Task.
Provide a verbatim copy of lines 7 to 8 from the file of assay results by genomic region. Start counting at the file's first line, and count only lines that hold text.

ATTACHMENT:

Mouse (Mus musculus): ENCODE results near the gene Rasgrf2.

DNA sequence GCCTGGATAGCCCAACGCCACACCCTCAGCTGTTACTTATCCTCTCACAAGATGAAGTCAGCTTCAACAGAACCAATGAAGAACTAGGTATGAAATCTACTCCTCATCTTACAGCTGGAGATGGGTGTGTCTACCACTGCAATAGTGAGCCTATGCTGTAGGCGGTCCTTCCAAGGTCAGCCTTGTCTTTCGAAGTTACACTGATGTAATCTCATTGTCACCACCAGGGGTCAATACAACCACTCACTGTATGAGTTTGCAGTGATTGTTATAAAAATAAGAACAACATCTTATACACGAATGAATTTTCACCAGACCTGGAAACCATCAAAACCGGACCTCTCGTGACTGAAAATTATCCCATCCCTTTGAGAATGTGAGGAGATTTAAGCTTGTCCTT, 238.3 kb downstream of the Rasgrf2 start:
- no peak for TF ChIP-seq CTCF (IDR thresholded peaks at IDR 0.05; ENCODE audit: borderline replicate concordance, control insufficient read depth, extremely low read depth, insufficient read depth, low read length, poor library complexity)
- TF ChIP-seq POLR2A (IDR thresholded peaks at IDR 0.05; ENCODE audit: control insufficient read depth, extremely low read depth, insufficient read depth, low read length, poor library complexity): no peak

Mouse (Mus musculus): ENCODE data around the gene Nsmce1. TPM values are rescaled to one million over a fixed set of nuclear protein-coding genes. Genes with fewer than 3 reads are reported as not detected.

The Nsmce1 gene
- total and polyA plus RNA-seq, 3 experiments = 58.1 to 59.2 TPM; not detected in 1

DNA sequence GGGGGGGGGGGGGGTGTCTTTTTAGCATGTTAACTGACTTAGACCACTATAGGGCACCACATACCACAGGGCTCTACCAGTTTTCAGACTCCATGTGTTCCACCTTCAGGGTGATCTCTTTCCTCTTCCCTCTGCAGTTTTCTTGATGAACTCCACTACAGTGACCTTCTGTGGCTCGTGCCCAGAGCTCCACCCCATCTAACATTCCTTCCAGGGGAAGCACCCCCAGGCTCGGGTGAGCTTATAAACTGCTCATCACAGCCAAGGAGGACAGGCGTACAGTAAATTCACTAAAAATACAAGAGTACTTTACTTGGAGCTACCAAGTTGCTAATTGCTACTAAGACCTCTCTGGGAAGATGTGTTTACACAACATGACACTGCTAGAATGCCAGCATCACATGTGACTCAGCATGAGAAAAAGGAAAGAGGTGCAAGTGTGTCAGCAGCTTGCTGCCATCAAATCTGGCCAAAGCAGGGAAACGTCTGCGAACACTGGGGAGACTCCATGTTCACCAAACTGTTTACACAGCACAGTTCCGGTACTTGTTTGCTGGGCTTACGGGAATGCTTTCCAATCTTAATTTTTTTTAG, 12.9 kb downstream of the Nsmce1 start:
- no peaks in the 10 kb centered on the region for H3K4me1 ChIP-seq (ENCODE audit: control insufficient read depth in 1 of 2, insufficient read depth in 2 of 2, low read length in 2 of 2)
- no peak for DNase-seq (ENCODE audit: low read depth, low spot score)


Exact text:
- total and polyA plus RNA-seq, 3 experiments = 58.1 to 59.2 TPM; not detected in 1

DNA sequence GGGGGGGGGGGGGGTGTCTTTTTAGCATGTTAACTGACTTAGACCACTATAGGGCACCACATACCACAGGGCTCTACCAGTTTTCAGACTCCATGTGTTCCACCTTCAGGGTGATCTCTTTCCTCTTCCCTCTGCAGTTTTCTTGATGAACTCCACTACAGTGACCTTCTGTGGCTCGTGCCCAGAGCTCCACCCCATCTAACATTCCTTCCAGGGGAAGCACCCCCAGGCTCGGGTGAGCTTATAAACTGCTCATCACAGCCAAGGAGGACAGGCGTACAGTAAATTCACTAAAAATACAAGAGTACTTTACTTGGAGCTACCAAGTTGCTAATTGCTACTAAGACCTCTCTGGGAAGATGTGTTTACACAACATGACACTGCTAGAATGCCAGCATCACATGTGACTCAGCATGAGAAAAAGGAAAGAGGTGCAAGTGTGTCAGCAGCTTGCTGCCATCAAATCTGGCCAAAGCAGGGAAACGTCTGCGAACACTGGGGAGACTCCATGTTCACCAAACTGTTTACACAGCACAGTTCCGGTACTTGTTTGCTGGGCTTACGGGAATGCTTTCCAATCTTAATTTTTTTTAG, 12.9 kb downstream of the Nsmce1 start: